Remarks to the SEC Investor Advisory Committee
March 28, 2019
Thank you, Anne (Sheehan). Good morning everyone. It’s good to see everyone again, particularly as the last time we all met in person was in December of last year. I was glad to be able to participate with Commissioner Roisman on a call with members of the Committee last month, where among other things we talked about human capital disclosures and proxy plumbing. My prepared remarks for that call—as well as Commissioner Roisman’s—are available on our website.
Turning to the agenda for today, I look forward to the discussion on the stock exchange regulatory structure, which is an important topic for the Commission. I am also pleased that the Committee will revisit the discussion regarding disclosures on human capital. Finally, I look forward to the discussion on investment research and potential regulatory implications. Before going into detail, I note that my thoughts are my own and do not necessarily reflect the views of my fellow Commissioners or the SEC staff.
Stock Exchanges: Investor Protection Under the Modern Exchange Regulatory Structure
Earlier this month, I, together with our Director of the Division of Trading and Markets, Brett Redfearn, spoke at length about equity market structure at an event at Fordham University. I won’t repeat those remarks, but suffice it to say that market structure is a topic that is very important to me and the staff. Our markets have evolved substantially over the last ten years, driven by increasingly advanced technologies and complex practices. We need to make sure our regulatory framework reflects the markets of today and is achieving its goals.
Last year, I was pleased that the Commission adopted rules providing for increased transparency of order routing practices, rules providing for operational disclosures by alternative trading systems (“ATSs”) trading national market system (“NMS”) stocks, and a transaction fee pilot program. The Division of Trading and Markets also held roundtables on the market structure for thinly-traded securities, regulatory approaches to combating retail fraud, and market data and market access. In my speech last month, I highlighted a few initiatives arising out of those roundtables that the staff is pursuing going forward. And on today’s topic of the current exchange regulatory structure, I look forward to hearing what I hope will be an informative, balanced and constructive discussion. Let me emphasize those words—informative, balanced and constructive. This Committee’s purpose is to advise and consult with the Commission on: (i) regulatory priorities of the Commission; (ii) issues relating to the regulation of securities products, trading strategies, and fee structures, and the effectiveness of disclosure; (iii) initiatives to protect investor interest; and (iv) initiatives to promote investor confidence and the integrity of the securities marketplace. In this regard, I am pleased to see the topics on today’s agenda as they are front of mind for many of us at the Commission.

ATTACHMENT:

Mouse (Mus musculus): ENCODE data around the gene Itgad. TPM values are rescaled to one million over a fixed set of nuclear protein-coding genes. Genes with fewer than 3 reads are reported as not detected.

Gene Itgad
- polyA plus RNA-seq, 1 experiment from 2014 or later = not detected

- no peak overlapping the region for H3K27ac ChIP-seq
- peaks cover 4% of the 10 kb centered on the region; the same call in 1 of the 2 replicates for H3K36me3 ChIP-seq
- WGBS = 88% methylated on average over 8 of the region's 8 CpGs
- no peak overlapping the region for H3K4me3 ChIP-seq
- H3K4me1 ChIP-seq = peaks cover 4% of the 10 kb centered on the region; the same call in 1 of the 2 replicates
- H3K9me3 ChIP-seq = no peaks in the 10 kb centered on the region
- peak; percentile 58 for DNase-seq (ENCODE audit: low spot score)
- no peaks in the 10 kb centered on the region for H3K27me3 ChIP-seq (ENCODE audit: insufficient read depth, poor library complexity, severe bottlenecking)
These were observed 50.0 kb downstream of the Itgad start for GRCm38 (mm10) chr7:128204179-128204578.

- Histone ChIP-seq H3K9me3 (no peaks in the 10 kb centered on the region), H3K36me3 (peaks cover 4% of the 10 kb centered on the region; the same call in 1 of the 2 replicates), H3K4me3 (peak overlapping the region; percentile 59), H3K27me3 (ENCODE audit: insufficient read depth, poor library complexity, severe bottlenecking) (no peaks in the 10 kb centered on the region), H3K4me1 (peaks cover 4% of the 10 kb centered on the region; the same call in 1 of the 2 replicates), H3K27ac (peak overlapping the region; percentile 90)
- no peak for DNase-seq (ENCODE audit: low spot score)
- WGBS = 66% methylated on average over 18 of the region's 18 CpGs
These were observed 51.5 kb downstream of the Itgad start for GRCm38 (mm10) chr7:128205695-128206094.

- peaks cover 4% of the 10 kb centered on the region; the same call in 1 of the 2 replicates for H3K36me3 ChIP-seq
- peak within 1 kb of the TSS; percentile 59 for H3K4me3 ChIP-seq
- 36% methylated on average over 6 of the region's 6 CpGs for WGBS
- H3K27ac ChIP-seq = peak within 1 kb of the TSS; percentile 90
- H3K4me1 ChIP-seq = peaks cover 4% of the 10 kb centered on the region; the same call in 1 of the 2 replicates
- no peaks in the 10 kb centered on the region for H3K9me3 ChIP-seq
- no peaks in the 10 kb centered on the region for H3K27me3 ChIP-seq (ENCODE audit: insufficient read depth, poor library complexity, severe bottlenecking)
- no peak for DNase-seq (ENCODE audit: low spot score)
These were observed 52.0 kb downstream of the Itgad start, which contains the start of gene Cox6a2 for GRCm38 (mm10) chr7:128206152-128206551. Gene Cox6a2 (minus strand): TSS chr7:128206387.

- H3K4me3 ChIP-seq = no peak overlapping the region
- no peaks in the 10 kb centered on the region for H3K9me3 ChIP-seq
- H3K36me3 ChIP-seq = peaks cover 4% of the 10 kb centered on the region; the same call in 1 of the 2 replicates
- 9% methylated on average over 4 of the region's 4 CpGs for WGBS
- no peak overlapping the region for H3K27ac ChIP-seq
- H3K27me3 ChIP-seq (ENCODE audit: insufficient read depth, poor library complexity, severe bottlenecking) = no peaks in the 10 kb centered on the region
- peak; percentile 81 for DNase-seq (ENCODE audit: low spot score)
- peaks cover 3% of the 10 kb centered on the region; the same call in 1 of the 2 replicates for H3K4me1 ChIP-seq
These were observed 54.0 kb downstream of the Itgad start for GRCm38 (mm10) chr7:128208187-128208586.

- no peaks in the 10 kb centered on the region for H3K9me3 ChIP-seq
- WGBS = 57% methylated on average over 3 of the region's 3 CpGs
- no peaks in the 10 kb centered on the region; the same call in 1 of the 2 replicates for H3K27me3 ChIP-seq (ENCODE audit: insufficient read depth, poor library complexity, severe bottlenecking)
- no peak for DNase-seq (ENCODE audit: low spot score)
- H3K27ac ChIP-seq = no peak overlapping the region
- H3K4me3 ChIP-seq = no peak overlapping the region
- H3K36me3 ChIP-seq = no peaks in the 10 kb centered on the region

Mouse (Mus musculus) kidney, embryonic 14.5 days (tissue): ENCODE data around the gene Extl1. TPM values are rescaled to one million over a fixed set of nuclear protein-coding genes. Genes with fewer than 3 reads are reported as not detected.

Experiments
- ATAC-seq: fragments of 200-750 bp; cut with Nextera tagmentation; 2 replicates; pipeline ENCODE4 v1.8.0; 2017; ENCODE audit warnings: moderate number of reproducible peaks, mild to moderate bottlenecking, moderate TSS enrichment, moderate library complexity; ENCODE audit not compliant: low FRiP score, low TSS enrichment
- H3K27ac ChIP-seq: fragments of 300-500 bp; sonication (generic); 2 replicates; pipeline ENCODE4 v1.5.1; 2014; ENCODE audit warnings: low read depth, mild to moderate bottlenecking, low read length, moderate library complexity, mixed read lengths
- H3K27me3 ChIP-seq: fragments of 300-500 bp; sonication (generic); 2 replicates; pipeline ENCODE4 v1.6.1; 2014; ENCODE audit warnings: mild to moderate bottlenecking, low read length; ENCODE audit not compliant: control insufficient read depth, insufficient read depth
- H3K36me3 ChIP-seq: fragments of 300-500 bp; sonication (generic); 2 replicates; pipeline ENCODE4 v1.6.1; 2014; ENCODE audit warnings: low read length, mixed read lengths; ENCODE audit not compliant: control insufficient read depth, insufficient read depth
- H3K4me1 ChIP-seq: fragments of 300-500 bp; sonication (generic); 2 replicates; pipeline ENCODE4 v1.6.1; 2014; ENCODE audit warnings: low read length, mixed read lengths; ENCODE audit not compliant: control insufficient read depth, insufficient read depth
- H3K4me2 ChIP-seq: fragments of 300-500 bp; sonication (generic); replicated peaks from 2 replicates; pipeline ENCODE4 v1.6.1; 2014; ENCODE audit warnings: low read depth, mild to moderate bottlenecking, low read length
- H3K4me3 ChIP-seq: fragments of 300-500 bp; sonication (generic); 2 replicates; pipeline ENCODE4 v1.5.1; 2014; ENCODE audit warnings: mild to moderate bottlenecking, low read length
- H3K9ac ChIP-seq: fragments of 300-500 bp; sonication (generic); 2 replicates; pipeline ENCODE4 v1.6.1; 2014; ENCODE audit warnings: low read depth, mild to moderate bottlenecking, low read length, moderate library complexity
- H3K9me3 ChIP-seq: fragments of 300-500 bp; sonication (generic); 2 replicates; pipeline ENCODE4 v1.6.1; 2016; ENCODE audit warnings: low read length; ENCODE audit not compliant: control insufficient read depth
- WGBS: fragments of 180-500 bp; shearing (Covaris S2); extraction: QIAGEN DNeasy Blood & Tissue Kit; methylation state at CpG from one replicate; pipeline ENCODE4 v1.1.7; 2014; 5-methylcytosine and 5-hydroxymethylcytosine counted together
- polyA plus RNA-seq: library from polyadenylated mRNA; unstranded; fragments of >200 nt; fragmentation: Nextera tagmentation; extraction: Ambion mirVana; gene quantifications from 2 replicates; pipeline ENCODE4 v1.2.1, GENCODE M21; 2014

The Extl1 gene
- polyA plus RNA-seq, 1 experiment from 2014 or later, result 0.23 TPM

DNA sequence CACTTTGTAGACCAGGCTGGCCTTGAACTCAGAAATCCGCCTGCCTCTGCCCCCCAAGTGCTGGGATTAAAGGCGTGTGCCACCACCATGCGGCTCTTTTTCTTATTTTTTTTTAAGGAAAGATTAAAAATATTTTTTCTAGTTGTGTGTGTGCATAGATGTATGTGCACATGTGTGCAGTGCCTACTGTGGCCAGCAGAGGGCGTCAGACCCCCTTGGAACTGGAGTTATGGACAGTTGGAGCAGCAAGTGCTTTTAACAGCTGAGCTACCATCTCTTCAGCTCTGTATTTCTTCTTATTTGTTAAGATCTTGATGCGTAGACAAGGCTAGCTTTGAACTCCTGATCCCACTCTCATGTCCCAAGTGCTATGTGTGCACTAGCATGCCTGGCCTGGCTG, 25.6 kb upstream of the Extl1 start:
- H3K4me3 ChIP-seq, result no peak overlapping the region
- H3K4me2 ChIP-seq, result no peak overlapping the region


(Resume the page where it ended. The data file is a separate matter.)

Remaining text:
Disclosures on Human Capital
During the February 6 Committee call, I discussed my views regarding disclosures on human capital; today, I will summarize those remarks and emphasize a few points.
I look forward to hearing more about today’s recommendation from the Investor as Owner subcommittee. As I mentioned previously, I believe the Commission’s disclosure requirements and disclosure guidance must be rooted in the principles of: (1) materiality; (2) comparability; (3) flexibility; (4) efficiency; and (5) responsibility. I also believe that our disclosure requirements and guidance must evolve over time to reflect changes in markets and industry while being true to these principles, which in well-designed rules can be mutually reinforcing.